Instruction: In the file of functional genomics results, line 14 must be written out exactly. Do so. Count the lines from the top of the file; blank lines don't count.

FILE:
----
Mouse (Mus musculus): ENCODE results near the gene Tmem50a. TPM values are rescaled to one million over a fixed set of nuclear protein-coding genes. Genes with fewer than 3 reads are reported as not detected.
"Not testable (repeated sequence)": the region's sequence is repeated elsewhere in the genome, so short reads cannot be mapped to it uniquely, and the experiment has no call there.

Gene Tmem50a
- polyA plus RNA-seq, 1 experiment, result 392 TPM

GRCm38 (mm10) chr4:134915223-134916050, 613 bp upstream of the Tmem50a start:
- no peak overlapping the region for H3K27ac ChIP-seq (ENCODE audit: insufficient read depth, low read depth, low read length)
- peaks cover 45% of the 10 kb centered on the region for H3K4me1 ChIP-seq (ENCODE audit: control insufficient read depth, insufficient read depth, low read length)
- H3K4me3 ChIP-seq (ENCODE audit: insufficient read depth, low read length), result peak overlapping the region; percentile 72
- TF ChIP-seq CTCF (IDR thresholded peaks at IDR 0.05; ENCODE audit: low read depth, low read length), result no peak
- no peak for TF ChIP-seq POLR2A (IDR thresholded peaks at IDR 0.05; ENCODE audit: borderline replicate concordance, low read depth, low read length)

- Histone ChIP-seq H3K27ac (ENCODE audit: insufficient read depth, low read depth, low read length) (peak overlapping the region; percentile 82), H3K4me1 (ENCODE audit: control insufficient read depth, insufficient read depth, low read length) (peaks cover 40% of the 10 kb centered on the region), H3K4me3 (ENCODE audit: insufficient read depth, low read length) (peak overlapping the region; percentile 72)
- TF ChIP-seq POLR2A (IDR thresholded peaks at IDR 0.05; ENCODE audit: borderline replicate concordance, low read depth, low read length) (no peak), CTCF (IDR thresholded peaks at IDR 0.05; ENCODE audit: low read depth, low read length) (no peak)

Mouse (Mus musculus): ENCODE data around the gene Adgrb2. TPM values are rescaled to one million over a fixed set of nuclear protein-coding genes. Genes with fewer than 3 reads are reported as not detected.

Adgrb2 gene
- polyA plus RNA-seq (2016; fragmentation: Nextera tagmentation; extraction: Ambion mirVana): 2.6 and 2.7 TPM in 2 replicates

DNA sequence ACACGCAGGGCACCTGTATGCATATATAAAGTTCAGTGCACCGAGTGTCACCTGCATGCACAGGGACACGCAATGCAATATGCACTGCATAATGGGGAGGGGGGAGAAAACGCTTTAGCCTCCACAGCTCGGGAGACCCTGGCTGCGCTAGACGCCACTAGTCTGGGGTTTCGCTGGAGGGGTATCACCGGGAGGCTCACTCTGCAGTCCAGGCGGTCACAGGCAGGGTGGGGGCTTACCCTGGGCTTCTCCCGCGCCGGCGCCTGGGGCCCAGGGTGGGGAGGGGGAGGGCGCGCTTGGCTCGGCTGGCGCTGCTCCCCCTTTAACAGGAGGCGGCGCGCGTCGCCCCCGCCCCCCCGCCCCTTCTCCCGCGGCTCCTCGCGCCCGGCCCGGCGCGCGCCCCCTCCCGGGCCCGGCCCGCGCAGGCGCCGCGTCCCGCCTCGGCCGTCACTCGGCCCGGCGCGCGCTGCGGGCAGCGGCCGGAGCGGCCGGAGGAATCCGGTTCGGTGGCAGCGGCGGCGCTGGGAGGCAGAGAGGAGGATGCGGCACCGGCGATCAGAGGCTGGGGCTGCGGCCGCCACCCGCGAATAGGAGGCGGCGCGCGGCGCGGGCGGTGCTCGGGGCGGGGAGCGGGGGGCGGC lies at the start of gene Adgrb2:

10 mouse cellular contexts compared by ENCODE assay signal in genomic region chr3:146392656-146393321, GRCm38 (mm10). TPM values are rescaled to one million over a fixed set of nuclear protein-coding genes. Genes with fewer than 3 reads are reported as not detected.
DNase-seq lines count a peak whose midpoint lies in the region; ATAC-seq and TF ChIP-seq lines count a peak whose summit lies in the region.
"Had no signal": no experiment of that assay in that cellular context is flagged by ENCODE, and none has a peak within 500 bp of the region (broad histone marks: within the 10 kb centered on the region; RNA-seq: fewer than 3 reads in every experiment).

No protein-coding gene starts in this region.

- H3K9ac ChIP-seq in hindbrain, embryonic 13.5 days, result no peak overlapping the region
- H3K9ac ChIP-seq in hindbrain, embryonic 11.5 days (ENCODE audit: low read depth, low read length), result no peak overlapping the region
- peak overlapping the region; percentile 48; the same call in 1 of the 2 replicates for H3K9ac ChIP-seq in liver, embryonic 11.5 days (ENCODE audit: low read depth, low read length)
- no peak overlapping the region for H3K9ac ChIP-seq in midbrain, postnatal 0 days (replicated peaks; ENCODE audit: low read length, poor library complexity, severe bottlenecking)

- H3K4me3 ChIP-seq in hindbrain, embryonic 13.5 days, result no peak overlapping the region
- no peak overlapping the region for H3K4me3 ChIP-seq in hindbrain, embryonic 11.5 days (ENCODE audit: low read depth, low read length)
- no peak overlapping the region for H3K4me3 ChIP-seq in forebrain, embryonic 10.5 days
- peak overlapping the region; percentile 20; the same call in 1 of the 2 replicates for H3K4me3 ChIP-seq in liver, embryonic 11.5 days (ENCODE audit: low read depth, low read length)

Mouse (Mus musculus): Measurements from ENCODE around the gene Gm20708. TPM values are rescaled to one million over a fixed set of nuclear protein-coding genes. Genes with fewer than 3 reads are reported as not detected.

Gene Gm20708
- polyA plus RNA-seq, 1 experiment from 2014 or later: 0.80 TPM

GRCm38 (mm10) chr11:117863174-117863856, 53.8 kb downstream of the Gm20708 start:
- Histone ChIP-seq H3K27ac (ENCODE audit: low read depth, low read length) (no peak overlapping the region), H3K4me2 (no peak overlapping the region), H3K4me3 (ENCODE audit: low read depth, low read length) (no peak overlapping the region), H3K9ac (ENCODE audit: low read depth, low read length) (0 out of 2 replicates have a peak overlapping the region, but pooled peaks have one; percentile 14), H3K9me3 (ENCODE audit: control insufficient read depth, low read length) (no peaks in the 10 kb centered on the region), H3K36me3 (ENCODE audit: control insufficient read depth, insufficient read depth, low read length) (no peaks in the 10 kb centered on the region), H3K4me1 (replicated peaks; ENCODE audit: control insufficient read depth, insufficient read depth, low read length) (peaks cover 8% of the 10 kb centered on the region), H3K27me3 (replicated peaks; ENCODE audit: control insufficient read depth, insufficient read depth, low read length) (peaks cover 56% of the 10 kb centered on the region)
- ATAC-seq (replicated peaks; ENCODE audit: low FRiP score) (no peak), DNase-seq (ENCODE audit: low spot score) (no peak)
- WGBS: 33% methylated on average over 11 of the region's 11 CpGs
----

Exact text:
Adgrb2 gene